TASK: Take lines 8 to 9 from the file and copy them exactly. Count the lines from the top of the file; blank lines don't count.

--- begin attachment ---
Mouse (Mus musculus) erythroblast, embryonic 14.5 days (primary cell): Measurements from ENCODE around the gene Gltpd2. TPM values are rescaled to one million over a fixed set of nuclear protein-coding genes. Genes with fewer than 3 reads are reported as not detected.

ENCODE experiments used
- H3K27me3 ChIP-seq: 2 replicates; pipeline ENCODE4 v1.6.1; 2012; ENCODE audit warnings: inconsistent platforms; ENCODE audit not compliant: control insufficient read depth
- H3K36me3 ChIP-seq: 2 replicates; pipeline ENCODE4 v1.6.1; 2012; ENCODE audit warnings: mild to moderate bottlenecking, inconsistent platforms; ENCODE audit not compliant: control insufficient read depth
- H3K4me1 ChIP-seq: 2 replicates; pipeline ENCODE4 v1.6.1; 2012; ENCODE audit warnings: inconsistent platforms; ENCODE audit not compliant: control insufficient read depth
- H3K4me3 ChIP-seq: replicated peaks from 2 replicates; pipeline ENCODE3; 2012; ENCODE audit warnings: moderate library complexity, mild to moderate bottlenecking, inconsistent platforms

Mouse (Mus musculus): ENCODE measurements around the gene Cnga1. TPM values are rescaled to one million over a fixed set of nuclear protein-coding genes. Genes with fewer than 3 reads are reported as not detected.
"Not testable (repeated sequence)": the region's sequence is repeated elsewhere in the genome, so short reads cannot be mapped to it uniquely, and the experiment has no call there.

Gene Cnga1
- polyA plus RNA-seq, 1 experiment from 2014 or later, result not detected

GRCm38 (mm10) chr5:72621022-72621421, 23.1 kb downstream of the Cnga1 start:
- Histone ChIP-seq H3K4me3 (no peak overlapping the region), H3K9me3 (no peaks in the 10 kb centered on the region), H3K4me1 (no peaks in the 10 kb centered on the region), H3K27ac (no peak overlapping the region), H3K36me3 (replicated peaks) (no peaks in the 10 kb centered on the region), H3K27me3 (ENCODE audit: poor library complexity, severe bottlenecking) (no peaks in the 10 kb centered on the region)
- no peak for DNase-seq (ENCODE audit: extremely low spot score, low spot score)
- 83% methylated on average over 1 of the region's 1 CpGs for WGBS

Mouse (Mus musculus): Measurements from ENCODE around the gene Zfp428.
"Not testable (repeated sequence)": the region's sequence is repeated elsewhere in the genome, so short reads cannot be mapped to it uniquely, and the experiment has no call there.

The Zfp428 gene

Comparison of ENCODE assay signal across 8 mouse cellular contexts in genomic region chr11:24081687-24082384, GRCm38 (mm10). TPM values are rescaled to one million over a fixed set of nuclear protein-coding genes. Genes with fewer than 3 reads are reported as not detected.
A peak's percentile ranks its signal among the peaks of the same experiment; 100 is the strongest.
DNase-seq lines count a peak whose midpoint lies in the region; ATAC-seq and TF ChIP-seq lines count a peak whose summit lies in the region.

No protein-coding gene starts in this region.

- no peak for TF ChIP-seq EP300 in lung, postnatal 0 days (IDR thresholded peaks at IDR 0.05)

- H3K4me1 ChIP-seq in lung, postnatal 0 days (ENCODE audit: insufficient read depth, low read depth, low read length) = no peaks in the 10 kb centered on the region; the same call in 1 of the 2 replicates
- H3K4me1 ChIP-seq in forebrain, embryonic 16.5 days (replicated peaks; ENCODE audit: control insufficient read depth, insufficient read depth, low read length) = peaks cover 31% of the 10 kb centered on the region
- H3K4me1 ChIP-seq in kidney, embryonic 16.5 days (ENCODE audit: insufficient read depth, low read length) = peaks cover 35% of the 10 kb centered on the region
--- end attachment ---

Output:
"Not testable (repeated sequence)": the region's sequence is repeated elsewhere in the genome, so short reads cannot be mapped to it uniquely, and the experiment has no call there.

Gene Cnga1